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I have multiple tables that data can be queried from with joins.

In regards to database performance:

Should I run multiple selects from multiple tables for the required data?


Should I write 1 select that uses a bunch of Joins to select the required data from all the tables at once?


The where clause I will be using for the select contains Indexed fields of the tables. It sounds like because of this, it will be faster to use 1 select statement with many joins. I will however still test the performance difference between the 2.

Thanks for all the great answers.

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In general I'd go with a single SELECT statement. Relational databases are very good at optimizing the query execution. If in doubt, you can always profile both approaches and see which performs better. – David Jul 23 '12 at 17:33
I have never profiled a database. How do I test for performance? – Mausimo Jul 23 '12 at 17:34
That entirely depends on what database you're using. For MS SQL Server, for example, you can check the query execution plan in SQL Management Studio to get a detailed analysis of every step of the query. In MySQL you can use the EXPLAIN keyword to analyze a query execution plan. To test performance in general, you can write a small application that performs both options many, many times and gets an average timespan for each execution. – David Jul 23 '12 at 17:37
@David I am using MS SQL Server. Thanks for the explanation. – Mausimo Jul 23 '12 at 17:41
@Mausimo: In that case you have one of the greatest developer debugging tools available for query analysis :) In SQL Management Studio, when you open a new query window, one of the menu items at the top is "Include Actual Execution Plan" (or Ctrl-M). Enable that, take a look at the output, and enter a brave new world of SQL debugging :) – David Jul 23 '12 at 17:46

5 Answers 5

up vote 3 down vote accepted

Just write one query with joins. If you are concerned about performance there are a number of options including:

  • Creating indexes that will help the performance of your selects
  • Create a persisted denormalized form of the data you want so you can query one table. This would most likely be an indexed view or another table.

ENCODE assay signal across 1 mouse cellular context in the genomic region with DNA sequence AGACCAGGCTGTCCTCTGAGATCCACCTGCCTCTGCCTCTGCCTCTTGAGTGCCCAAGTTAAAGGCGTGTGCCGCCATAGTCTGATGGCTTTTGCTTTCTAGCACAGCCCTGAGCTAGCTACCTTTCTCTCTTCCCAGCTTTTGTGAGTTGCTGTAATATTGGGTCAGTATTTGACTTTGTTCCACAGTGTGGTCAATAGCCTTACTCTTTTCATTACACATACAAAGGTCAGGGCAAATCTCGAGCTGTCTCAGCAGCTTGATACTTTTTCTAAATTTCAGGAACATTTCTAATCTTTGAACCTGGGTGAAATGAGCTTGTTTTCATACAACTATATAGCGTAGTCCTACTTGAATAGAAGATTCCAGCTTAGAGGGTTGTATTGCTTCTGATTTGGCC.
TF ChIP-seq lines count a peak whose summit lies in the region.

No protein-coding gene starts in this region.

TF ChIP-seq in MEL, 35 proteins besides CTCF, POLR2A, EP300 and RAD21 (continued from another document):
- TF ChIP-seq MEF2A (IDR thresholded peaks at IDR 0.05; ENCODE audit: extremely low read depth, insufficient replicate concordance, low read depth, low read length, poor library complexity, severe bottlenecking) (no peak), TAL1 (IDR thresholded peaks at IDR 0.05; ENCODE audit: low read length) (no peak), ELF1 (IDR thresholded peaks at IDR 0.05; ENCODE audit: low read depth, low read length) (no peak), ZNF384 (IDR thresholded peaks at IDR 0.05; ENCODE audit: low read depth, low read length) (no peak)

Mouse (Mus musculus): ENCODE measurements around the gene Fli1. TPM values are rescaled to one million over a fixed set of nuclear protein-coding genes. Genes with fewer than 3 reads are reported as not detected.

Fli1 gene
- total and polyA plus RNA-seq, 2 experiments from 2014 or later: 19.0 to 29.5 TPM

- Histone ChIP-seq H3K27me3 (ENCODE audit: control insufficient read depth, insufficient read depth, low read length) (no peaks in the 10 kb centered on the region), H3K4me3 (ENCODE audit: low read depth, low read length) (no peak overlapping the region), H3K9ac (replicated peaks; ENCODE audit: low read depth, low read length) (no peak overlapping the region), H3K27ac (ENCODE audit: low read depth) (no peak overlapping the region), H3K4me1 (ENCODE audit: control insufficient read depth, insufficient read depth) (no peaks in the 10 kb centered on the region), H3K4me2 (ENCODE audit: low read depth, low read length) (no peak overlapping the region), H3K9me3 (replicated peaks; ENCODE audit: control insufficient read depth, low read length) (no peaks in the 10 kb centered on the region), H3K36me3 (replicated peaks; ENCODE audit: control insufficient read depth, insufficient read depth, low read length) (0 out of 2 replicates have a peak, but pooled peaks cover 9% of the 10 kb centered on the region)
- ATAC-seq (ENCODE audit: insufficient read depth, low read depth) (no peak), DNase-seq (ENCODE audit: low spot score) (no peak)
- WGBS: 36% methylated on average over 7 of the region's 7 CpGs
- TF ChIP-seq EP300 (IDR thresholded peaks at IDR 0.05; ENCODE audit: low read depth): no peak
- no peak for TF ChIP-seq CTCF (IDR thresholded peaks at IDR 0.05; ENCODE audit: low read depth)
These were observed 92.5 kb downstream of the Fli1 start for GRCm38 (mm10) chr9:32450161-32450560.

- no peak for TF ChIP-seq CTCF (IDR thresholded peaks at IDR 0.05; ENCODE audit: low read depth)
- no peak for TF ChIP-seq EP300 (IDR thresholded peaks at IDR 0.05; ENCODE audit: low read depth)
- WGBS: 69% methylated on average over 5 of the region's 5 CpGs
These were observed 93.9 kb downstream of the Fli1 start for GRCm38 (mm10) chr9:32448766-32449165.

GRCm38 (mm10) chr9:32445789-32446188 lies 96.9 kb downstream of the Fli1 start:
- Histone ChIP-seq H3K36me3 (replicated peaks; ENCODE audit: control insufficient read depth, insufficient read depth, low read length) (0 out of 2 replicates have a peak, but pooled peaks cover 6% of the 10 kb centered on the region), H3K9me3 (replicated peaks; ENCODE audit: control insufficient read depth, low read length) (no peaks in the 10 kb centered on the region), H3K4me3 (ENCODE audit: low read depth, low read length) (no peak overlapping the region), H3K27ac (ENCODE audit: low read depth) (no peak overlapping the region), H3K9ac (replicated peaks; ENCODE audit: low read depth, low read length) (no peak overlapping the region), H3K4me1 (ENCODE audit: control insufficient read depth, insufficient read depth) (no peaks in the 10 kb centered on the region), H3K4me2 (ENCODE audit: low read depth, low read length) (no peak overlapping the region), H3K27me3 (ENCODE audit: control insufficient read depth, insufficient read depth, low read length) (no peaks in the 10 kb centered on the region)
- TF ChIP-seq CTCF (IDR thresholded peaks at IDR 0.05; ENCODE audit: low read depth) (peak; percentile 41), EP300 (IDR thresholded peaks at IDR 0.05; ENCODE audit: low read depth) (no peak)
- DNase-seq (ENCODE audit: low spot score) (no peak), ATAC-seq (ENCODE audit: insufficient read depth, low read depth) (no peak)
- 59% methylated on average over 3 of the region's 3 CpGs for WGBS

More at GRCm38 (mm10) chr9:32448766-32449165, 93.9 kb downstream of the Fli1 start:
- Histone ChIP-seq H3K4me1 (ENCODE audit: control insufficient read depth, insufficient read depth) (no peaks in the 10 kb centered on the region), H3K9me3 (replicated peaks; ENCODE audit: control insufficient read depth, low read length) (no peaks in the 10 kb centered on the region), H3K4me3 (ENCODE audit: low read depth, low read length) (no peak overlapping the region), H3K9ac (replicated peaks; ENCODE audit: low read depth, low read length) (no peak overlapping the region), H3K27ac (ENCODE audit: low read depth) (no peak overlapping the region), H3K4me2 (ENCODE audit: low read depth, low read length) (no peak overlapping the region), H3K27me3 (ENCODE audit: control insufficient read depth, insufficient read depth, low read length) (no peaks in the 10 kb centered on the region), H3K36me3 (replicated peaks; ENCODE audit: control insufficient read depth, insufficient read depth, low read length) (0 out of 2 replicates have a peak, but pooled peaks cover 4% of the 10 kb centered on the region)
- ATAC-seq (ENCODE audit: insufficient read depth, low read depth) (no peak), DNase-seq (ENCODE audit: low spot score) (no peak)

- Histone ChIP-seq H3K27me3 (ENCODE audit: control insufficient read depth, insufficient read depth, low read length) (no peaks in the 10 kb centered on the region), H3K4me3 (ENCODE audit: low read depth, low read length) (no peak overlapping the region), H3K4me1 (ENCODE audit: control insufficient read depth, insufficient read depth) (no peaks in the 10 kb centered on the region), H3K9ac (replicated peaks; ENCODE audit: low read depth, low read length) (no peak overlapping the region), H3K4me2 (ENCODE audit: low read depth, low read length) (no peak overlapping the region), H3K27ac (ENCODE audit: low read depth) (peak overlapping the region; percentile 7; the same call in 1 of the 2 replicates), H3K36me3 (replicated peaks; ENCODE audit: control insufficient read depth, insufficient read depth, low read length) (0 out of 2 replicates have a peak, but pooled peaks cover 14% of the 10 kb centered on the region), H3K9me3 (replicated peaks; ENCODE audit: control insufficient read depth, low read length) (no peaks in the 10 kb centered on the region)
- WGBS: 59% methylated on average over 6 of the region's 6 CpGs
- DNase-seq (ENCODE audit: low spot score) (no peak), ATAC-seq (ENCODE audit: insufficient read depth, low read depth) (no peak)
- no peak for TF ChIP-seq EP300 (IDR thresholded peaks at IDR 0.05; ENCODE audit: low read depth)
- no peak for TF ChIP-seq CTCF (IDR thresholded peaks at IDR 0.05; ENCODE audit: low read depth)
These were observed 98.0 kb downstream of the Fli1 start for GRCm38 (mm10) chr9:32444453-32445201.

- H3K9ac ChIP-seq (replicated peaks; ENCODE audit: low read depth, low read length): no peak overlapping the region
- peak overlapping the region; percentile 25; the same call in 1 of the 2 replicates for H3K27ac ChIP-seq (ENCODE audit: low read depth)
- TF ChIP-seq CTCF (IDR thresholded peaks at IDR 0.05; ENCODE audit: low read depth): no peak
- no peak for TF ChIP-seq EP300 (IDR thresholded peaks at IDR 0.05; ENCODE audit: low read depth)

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This can be one of those, well-gee-it-depends, but generally if you're writing straight SQL do one query--especially since the joins might limit some of the data you get back.

There is a good chance if you do multiple point queries for one record in each table, if you're using the primary key of the table for lookup, the connection cost for each query will be more costly than the actual query.

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It depends on how the tables are joined. If you do a cross-product of all tables than it would be better to do individual selects. However if your tables are properly indexed and well thought out one query with multiple selects would be more efficient.

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If you have proper indexes on your tables, you might be better off with the JOINs but they are often the cause of bottlenecks. Instead of multiple selects, you might look at ways to de-normalize your data. It is far less "expensive" when a user performs an operation to update a count or timestamp in multiple tables which prevents you from having to join those tables.

The best tool I find for performance tuning of queries is using EXPLAIN. You type EXPLAIN before the query and you can see how many rows are scanned. Your goal is the lower the number the better, which means your indexes are working. The other thing is when creating indexes, use compound indexes on multiple fields and order them left to right in the order they appear in the WHERE clause.

For example you have 10,000 rows in sometable:

SELECT id, name, description, status FROM sometable WHERE name LIKE '%someName%' AND status = 'Active';

You could type EXPLAIN before the query and it might return 10,000 as number of rows scanned to match. You then create a compound index:

ALTER TABLE sometable ADD INDEX idx_st_search (name, status);

You then perform the EXPLAIN on table again and it might return 1 as number of rows scanned and performance significantly improved.

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Of course, breaking normalization has its downsides too - your control over your transactions has to be more refined. Also, index column order is usually irrelevant to how they appear in the where clause in most modern DBMS's - they'll parse the query and optimize the best index to use. – N West Jul 23 '12 at 17:43

Depends on your Table designs.

Most of times one large query is better but be sure to

  • Use primary keys in where clause as much as you can for joins.

  • use indexed fields or make indexes for fields which are used in where clauses.

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